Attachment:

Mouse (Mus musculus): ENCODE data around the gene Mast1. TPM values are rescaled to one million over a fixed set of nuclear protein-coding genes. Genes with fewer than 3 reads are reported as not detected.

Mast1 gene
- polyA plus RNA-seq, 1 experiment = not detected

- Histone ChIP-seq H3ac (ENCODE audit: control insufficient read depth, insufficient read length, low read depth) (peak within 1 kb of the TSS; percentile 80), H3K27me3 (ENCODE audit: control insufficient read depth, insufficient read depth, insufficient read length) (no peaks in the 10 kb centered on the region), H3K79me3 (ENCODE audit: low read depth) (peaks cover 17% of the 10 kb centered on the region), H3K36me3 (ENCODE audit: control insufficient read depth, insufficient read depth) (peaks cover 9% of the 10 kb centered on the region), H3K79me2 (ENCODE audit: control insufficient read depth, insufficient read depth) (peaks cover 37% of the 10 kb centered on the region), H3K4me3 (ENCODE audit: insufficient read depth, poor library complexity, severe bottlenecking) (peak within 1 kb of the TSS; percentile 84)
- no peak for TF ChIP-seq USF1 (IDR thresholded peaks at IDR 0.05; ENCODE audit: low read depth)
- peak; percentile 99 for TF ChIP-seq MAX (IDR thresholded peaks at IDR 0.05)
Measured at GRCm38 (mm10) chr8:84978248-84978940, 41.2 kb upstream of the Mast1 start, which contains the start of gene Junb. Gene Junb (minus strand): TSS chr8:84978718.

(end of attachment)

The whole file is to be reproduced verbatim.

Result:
Mouse (Mus musculus): ENCODE data around the gene Mast1. TPM values are rescaled to one million over a fixed set of nuclear protein-coding genes. Genes with fewer than 3 reads are reported as not detected.

Mast1 gene
- polyA plus RNA-seq, 1 experiment = not detected

- Histone ChIP-seq H3ac (ENCODE audit: control insufficient read depth, insufficient read length, low read depth) (peak within 1 kb of the TSS; percentile 80), H3K27me3 (ENCODE audit: control insufficient read depth, insufficient read depth, insufficient read length) (no peaks in the 10 kb centered on the region), H3K79me3 (ENCODE audit: low read depth) (peaks cover 17% of the 10 kb centered on the region), H3K36me3 (ENCODE audit: control insufficient read depth, insufficient read depth) (peaks cover 9% of the 10 kb centered on the region), H3K79me2 (ENCODE audit: control insufficient read depth, insufficient read depth) (peaks cover 37% of the 10 kb centered on the region), H3K4me3 (ENCODE audit: insufficient read depth, poor library complexity, severe bottlenecking) (peak within 1 kb of the TSS; percentile 84)
- no peak for TF ChIP-seq USF1 (IDR thresholded peaks at IDR 0.05; ENCODE audit: low read depth)
- peak; percentile 99 for TF ChIP-seq MAX (IDR thresholded peaks at IDR 0.05)
Measured at GRCm38 (mm10) chr8:84978248-84978940, 41.2 kb upstream of the Mast1 start, which contains the start of gene Junb. Gene Junb (minus strand): TSS chr8:84978718.